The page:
• I think you’re right in that she was very conscious of structure when writing – too much so, perhaps. I’d be interested to hear what you think of it if you get time to read it. 🙂

  4. FEF is always reading interesting books, I think–in one way or another. Cultural differences always fascinate me, too.

    The professor sees what you’re currently reading. Nice! Now, I can start. 😀

    (Oh, what do you think the author means by her first name?)

  5. Perhaps she’s “no shrinking violet”? Nicely balanced review! Sounds like this one is worth the read for the language, alone, although I usually dislike books with “points.” I think I’ll give this one a browse when I’m at my bookstore.

    Thanks!

    • Mm – that could be it, since she’s chosen it herself. I like the capital letter in the middle of the name.

      Browse chapter 10 then – the interlude chapter. Short enough that you won’t be arrested for loitering and stands kind of separate from the two sections of the book. And beautiful…

      • Ha! My local bookstore would never think of kicking me out for loitering. They serve cookies and warm drinks during the holidays. :o) I stay long and spend more $$.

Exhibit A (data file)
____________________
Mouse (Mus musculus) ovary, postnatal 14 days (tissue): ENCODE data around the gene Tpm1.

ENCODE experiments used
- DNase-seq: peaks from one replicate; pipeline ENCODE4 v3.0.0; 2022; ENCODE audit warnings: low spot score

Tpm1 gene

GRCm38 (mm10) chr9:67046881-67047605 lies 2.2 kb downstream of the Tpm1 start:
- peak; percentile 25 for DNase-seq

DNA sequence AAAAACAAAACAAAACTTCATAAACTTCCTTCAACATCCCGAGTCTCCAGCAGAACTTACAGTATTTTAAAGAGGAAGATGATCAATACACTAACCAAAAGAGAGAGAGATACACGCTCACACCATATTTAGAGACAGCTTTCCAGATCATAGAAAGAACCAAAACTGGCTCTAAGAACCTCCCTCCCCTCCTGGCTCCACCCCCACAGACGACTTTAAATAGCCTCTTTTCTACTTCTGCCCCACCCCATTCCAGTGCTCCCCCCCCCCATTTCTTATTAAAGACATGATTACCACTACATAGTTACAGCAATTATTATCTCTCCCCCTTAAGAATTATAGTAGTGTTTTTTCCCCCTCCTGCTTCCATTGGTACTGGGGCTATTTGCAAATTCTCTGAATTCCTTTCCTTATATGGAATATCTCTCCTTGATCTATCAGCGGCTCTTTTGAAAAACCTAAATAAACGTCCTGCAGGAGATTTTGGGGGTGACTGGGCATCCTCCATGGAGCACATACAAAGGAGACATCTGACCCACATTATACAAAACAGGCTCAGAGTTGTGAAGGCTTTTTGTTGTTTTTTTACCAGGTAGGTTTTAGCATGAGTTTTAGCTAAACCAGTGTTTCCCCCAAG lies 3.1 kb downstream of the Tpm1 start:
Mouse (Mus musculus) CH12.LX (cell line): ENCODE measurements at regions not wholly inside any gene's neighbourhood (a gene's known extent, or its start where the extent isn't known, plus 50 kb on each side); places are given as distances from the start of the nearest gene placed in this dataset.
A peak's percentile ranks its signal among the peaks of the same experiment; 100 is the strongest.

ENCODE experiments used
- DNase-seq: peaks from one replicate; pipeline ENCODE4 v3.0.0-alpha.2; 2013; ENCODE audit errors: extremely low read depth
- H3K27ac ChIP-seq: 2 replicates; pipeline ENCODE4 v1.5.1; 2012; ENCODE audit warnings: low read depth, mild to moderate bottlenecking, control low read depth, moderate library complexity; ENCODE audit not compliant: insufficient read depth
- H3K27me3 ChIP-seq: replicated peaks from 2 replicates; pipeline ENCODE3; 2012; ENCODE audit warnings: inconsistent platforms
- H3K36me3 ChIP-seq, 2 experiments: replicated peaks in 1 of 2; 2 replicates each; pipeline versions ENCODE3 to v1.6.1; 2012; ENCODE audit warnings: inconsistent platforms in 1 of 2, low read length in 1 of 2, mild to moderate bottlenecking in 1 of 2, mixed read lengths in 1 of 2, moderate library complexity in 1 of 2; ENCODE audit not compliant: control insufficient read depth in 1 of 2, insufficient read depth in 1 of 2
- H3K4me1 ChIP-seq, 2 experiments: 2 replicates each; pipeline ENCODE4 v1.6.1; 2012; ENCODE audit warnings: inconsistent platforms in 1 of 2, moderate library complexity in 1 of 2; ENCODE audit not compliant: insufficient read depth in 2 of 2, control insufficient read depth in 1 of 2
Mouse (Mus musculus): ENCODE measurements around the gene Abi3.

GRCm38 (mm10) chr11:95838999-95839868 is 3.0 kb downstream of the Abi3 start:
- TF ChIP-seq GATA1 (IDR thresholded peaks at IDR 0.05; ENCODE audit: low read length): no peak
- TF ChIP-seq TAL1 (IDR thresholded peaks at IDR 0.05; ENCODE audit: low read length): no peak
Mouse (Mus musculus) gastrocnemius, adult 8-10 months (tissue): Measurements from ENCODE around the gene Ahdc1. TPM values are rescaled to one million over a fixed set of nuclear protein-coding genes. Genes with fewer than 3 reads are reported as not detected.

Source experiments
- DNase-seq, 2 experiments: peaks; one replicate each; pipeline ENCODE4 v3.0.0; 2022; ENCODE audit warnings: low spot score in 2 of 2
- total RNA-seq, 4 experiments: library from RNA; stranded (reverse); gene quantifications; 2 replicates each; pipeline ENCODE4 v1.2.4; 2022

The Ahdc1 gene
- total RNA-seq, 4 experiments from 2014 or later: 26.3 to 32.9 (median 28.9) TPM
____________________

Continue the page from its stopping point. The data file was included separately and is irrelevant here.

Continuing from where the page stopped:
😀

        I’ll do as you say. Thanks for the tips!

          • Let me know how it works out!

            My son came up with an idea for air delivery by Amazon quad copter. Little did he know that Amazon is in the “idea stage” for doing this very thing, delivery within a half hour of ordering. I think your hot chocolate would still be hot. But you might have to wait a couple of years so they can work out the kinks in the system. Take a look!

            http://bits.blogs.nytimes.com/2013/12/01/amazon-floats-the-notion-of-delivery-drones/?emc=eta1&_r=0

            • HahaHA! Somehow that just tickles me! No more of this pesky waiting around till the next morning…instant gratification. D’you think they’d package all your items in one box, or if you ordered all your Christmas presents at once would they arrive in squadron formation? Will they have little sensors underneath to stop them splatting the cats?

              Sometimes I think the human race is sane, then I see something like this…(but I bet I’d sign up for it!)

  6. FictionFan – What a well-written and thoughtful post. You do such a good job of outlining what worked and what didn’t for you in this novel. I honestly can’t comment on it, not having read it, but it sounds wroth reading even given the things you thought didn’t work. I do like the idea of a fresh perspective and writing style. I may give it a go.

    • Thank you, Margot! I enjoyed it much more than I expected to and several days after finishing it’s still lingering in my mind. If you get time(!) then definitely one worth reading, I think.

  7. I haven’t read this one, but I do enjoy books from different cultures. Not sure I would like that each chapter has to make a point though. I prefer storytelling than standing on a soapbox.